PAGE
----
He added: “We will clearly miss Paul’s devoted leadership but will more sorely feel the loss of his acumen, his charm and his irrepressible sense of humor.”
The statement said McIlhenny led the way on new brand merchandising, taking an instrumental role in the company’s catalog business of licensed merchandise. He also was a driving force behind the growing global reach of Tabasco products, today sold in more than 165 countries and territories.
The company said McIlhenny, at the time of his death, was also a company director. He was a sixth-generation member of the family to live on Avery Island and among the fourth generation to produce the Tabasco brand sauce on Avery Island, where patriarch Edmund McIlhenny had founded the company in 1868.
Born on March 19, 1944, he grew up in New Orleans and spent much of his childhood moving between New Orleans the family compound on Avery Island, according to The Times-Picayune.
Reports noted he also had been an impassioned board member of America’s Wetland Foundation because of his longtime interest in preserving south Louisiana coastlines crumbling under the onslaught of decades of erosion.
Attorney Edward Abell called his friend McIlhenny “a well-known figure.”
“It really kind of puts us on the map here,” Abell said, “because the Tabasco products are known all over the world.”
In our Lectionary Readings for today, they list today as the Feast Day for St. Antony, one of the early monastics of the Christian Church.
ABBOT IN EGYPT (17 JAN 356)
Before the conversion of the Emperor Constantine in 312 AD, back in the days when Christianity was still a persecuted religion, the act of becoming a Christian involved turning one’s back on the pursuit of security, of fashionable prestige and popularity, of success as the term is widely understood. After the Emperor had changed Christianity from a persecuted religion into a fashionable one, many earnest Christians felt the need to make such a renunciation in the service of Christ, and did not see mere Church membership as any longer enough to constitute such a renunciation. Accordingly, many of them sought Christian commitment by fleeing from society into the desert, and becoming hermits, devoting themselves to solitude, fasting, and prayer. Although this trend was much accelerated and reinforced by the conversion of Constantine and attendant changes, it had already begun earlier. An outstanding early example is Antony of Egypt, often reckoned as the founder of Christian monasticism.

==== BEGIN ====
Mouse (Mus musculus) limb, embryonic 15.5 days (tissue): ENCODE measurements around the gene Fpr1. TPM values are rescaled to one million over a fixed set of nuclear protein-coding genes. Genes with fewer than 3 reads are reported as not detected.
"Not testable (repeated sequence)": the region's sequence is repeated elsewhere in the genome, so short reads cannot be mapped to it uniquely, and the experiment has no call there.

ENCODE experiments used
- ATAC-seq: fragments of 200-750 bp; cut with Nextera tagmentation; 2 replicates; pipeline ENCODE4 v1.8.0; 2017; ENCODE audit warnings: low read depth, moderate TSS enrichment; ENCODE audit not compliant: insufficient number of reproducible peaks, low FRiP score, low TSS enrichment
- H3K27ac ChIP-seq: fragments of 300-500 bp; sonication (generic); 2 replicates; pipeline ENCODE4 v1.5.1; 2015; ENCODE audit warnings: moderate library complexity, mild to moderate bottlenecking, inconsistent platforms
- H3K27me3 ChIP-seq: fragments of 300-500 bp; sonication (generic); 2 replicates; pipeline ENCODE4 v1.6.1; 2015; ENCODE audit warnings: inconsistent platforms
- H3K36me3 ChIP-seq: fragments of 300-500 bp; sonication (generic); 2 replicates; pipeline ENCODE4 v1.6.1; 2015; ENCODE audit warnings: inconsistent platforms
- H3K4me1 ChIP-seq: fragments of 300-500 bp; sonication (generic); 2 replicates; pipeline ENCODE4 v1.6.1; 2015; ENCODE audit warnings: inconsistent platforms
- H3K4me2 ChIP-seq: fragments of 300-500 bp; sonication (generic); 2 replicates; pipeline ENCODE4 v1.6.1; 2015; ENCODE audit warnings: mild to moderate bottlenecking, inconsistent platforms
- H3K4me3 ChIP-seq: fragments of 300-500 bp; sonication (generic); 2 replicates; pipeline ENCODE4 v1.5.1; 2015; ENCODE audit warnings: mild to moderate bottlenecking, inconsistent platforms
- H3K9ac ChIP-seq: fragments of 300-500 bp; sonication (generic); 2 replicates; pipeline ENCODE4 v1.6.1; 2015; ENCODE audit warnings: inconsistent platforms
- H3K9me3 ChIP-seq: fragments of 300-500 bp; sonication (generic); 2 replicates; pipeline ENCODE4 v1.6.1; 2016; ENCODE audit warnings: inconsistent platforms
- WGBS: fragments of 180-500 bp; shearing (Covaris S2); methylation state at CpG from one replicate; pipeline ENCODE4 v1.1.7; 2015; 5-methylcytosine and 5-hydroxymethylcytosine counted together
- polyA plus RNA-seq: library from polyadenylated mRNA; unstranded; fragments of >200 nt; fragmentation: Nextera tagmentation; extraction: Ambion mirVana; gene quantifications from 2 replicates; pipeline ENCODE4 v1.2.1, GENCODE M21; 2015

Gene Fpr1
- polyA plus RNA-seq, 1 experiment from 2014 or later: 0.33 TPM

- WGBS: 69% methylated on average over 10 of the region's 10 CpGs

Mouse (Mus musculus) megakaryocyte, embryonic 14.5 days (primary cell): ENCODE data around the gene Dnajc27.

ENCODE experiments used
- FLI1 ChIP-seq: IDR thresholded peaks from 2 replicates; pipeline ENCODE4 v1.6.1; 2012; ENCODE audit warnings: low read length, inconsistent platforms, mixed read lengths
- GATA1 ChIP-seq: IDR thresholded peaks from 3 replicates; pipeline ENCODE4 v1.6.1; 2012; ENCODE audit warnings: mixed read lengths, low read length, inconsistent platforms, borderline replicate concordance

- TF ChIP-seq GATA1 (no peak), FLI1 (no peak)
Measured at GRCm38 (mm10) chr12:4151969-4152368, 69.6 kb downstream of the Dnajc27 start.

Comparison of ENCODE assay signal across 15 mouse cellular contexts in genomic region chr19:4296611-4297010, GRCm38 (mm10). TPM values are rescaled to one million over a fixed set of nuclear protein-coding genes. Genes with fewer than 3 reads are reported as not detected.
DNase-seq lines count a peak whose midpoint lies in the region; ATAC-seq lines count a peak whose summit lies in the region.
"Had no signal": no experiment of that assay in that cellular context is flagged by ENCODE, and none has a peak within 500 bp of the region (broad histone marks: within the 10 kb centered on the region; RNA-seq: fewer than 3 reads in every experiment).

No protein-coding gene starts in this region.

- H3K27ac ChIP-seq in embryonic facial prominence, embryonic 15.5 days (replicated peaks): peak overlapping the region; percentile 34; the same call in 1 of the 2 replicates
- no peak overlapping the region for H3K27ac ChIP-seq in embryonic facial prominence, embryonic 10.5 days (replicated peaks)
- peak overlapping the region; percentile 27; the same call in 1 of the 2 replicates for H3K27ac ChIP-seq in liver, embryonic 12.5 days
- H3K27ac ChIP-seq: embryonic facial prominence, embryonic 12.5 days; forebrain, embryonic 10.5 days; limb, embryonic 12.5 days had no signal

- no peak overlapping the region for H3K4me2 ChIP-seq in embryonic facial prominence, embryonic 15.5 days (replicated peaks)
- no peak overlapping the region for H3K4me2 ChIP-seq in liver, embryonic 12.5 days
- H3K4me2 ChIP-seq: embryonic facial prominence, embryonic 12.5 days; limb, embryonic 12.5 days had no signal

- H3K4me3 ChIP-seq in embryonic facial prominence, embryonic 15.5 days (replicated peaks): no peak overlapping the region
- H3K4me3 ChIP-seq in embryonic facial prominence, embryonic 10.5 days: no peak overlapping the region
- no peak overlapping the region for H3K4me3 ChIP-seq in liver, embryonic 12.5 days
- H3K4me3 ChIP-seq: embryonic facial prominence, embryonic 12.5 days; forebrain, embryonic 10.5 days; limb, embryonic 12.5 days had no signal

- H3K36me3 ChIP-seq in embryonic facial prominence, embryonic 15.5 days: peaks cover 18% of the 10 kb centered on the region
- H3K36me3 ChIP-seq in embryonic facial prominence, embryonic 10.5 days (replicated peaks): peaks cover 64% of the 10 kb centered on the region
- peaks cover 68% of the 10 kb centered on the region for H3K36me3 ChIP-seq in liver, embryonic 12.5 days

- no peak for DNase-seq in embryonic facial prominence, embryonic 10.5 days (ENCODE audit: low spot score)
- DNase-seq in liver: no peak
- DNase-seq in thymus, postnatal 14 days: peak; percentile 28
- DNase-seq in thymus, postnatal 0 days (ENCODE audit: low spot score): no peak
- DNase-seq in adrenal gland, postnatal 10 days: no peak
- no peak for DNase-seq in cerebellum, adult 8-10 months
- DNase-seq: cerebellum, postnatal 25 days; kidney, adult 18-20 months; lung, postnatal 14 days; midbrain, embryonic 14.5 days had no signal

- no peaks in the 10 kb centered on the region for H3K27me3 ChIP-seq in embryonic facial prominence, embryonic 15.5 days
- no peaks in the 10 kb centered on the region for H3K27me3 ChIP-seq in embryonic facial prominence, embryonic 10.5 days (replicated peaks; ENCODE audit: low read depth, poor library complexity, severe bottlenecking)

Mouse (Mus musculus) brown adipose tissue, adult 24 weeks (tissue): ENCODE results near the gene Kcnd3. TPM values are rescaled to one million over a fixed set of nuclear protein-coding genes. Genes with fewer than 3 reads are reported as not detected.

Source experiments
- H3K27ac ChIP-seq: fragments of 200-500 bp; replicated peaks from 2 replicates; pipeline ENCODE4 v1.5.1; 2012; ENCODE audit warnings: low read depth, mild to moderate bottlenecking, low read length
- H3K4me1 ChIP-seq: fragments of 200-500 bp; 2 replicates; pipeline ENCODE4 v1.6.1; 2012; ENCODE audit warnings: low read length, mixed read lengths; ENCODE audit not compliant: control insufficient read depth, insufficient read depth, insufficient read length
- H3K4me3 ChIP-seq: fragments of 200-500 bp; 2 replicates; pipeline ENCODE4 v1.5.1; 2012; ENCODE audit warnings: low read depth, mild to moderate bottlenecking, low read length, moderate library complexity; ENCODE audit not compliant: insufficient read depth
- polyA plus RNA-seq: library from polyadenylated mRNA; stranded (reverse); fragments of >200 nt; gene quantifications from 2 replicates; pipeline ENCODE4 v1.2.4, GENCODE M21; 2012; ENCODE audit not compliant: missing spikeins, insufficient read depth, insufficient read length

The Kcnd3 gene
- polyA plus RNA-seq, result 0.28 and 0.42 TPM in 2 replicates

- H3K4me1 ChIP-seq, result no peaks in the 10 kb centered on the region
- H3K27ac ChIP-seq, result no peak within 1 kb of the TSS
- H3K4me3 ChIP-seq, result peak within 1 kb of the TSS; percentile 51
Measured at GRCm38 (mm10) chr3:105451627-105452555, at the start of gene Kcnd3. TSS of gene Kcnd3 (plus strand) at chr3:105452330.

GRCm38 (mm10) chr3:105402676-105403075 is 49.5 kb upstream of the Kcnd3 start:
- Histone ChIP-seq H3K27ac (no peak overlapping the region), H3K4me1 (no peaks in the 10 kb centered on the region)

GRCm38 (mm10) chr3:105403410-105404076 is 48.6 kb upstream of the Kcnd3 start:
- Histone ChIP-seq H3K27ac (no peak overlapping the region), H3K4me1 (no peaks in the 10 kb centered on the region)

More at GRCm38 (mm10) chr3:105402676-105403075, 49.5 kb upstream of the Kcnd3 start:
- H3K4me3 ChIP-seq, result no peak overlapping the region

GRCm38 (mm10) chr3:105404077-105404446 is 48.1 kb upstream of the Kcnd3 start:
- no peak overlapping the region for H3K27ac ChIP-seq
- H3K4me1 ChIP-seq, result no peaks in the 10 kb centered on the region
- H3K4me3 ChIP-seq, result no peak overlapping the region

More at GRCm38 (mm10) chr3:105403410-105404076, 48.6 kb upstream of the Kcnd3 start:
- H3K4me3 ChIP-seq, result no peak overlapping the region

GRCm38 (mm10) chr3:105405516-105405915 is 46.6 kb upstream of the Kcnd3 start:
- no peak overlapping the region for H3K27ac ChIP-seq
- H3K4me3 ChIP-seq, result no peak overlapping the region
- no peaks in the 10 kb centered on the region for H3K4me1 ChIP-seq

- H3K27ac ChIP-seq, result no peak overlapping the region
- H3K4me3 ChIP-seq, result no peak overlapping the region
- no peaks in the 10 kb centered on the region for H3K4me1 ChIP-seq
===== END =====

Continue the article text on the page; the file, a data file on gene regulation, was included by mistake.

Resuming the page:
Antony of Egypt, the son of Christian parents, inherited a large estate. On his way to church one day, he found himself meditating on the text, “Sell all that you have, and give to the poor, and come follow me.” When he got to church, he heard the preacher speaking on that very text. He took this as a message for him, and, having provided for the care of his sister, he gave his land to the tenants who lived on it, and gave his other wealth to the poor, and became a hermit, living alone for twenty years, praying and reading, and doing manual labor.
In 305, he gave up his solitude to become the head of a group of monks, living in a cluster of huts or cells, devoting themselves to communal singing and worship, to prayer and study and manual labor under Antony’s direction. They did not simply renounce the world, but were diligent in prayer for their fellow Christians, worked with their hands to earn money that they might distribute it as alms, and preached and gave personal counseling to those who sought them out.
In 321, Christians in Alexandria were being persecuted by the Emperor Maximinus (the rule of Constantine was not yet universal), and Antony visited Alexandria to encourage those facing the possibility of martyrdom. He visited again in 335, when Arianism was strong in the city, and converted many, by his preaching and testimony, and by prayer and the working of miracles. His biography was written by Athanasius, who said of him: “Who ever met him grieving and failed to go away rejoicing?”
The Forward Day by Day website summarizes St. Antony just a little differently:
Today the church remembers Antony, Abbot in Egypt, 356.